Health care: Duluth's changing profession

By Elayne Crecelius The implications of Obama’s new health care reform has brought major changes to the health care profession throughout the country.

The new bill means health insurance will cost $940 billion over the next ten years and insure over 32 million Americans who are currently uninsured, according to CBS News: Politics’ website.

With more people potentially visiting health care facilities, the need for rural and outlying health care facilities could soon be on the rise.

Minnesota has 76 certified health care clinics compared to the 3,755 across the U.S., according to a comparison done by the Kaiser Family Foundation.

St. Mary’s Medical Center (SMDC), located in Duluth, does their part to offer quality health care to outlying neighborhoods in the Twin Ports area. They also reach rural and outlying towns and areas throughout Minnesota, Wisconsin and Michigan.

“We typically look at where we can realistically have a clinic in a particular area where we can get people to come to Duluth,” said Mike Motely, SMDC’s vice president of regional operations.

In total, SMDC has 17 clinics in outlying communities including West Duluth, Lakeside, Hermantown, and Superior.  The farthest outlying clinic is in International Falls.

The placement of the clinics is determined by where SMDC will be able to “capture the market.” This ensures that when specialty medical situations arise, patients who have no specific preference to where they are treated choose the SMDC main campus in Duluth, Motley said.

“Patients always have the choice of where they want to go for care,” Motley said. “If they aren’t adamant to where they want to go, we try to keep them in our system.”

Motley said there are some clinics in the network that are easier to staff than others when trying to staff outlying and rural clinics.

“If we want to recruit to Ely and we open up the recruitment, we will sometimes get fifteen applicants,” Motley said. “In Virginia, we might get one,”

Motley explained that as a city, and part of the region, Virginia is just not as desirable of a tourist spot as Ely.

“It takes a special person to want to live in International Falls,” Motley said, in regards to their farthest clinic in International Falls.  “Recruitment is very hard.”

To help alleviate some of the issues facing rural health care, the medical school at the University of Minnesota Duluth (UMD) has made it their mission to “be a leader in educating physicians dedicated to family medicine,” according to the school’s website.

“Our goal since the beginning is to train family physicians,” said Dr. Raymond Christensen, the assistant dean for Rural Health at UMD.

Christensen said the need for rural physicians is great.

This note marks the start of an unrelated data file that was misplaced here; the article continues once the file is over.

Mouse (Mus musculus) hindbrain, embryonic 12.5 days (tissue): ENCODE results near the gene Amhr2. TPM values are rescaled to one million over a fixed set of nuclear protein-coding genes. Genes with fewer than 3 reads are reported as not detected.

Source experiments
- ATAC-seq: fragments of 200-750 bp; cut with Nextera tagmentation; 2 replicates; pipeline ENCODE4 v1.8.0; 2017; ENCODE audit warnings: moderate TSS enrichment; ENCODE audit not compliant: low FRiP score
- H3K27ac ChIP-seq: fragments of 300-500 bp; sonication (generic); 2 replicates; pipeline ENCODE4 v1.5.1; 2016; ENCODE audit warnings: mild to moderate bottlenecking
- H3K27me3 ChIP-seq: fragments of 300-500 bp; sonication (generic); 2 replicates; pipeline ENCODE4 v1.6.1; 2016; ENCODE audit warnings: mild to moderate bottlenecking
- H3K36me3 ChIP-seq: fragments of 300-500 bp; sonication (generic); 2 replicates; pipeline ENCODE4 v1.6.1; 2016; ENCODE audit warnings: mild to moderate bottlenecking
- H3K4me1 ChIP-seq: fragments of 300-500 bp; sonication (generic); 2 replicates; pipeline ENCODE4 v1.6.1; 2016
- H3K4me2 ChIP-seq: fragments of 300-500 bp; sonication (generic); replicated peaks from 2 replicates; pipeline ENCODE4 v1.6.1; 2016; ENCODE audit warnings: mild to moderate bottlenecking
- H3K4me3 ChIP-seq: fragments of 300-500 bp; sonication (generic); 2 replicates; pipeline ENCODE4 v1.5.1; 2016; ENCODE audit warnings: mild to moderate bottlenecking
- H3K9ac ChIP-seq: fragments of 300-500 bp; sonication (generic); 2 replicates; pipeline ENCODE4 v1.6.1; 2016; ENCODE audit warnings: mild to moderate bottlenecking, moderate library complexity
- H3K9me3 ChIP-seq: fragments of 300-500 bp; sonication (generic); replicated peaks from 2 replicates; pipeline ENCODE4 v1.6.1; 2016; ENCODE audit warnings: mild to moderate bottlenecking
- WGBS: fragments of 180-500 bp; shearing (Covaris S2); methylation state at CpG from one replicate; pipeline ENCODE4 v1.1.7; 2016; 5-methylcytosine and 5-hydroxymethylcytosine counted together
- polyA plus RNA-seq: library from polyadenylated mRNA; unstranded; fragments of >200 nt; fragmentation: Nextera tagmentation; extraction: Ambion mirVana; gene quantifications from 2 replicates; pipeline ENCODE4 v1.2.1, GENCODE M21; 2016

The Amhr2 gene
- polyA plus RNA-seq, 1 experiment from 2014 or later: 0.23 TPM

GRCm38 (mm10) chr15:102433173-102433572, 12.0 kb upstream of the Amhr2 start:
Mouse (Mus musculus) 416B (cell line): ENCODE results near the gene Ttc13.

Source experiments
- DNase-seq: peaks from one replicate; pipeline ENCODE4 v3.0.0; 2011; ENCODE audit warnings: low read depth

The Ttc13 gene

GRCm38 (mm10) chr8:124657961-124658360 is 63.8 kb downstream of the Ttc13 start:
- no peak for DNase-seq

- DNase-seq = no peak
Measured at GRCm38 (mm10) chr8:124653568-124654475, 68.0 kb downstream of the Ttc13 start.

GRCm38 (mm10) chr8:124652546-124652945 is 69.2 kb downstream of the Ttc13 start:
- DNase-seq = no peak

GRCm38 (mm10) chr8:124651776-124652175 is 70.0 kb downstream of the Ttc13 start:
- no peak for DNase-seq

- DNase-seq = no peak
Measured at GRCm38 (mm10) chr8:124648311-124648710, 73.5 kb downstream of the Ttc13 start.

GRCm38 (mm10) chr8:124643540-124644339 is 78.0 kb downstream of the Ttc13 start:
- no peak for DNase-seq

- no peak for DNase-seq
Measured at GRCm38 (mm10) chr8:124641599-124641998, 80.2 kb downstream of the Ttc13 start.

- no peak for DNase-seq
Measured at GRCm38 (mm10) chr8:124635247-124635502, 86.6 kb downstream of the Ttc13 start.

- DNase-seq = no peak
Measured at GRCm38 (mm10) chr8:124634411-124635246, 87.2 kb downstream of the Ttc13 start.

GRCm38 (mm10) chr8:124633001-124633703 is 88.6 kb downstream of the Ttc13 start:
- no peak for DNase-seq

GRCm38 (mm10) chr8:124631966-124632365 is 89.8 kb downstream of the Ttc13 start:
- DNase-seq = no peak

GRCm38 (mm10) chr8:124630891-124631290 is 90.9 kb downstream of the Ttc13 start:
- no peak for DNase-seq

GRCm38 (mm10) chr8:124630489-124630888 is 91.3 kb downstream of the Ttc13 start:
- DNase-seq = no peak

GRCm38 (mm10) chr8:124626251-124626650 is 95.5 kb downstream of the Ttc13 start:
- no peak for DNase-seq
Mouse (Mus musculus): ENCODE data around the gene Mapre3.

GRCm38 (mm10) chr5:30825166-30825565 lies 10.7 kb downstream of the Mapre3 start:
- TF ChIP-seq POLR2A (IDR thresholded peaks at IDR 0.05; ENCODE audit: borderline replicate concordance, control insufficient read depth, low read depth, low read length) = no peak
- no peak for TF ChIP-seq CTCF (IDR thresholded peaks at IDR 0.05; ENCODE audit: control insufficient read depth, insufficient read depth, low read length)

“The positions, the demand as it is there is a need for an additional 150 doctors in the rural setting,” Christensen said.  “You can argue the numbers up and down but there is still a need,”

The medical school at UMD does what they can to help to ensure that students coming through their doors will choose and also stay with family medicine, Christensen said.  This includes looking at what areas students come from, particularly rural communities, to help them understand what they would be getting into in the rural medicine setting, he said.

In order to keep students interested in rural medicine, he said it’s all about the student selection.

Christensen said he hopes the recently passed health care reform bill will help with the need for the rural medicine practice situation, as well as make it more appealing to prospective students.

“The way it was written there are a lot of rural components in the health care bill,” he said.

Some of the reimbursement factors include the salary that is associated with different areas of the medical field. Christensen said the pay in the medical field sometimes makes it harder for students going into family medicine to stay with it.  Medical school, starting next year, will be anywhere between $30,000 and $33,000, according to Christensen.

“When a student comes out of school $160,000 in debt, you want to work in a specialty where you can get that back fast and family medicine is not that specialty,” he said.

While money may play a role in some students’ decision in whether or not to go into family medicine, James G. Boulger Ph.D., also of the UMD Medical School said studies have been done between what specialties students pick and the pay of that particular profession, and there is not a strong correlation.

“The money is not why you do what you do,”  Boulger said. “If you take the folks in that want to do certain things, you are going to get more out of them.”

Boulger added that by picking certain students and training them for rural medicine, like UMD does, the likelihood of those students going into rural health is very high.

“UMD is top in the country for students going into rural health” Boulger said.

By following the mission of the medical school, and specializing in training students specifically for rural health, he said.  They can continue to turn out numbers substantially above the national average.

According to Boulger, a study done nationally shows that only 4 percent of those going into the medical field choose rural health care.  At UMD, 48 percent of the students choose rural health care.

“We’re not following national trends,” Boulger said.  “From the very beginning of the school, we are running four to five times that of the national average; pick the right ones, train them how to do it, and they’ll do it.”

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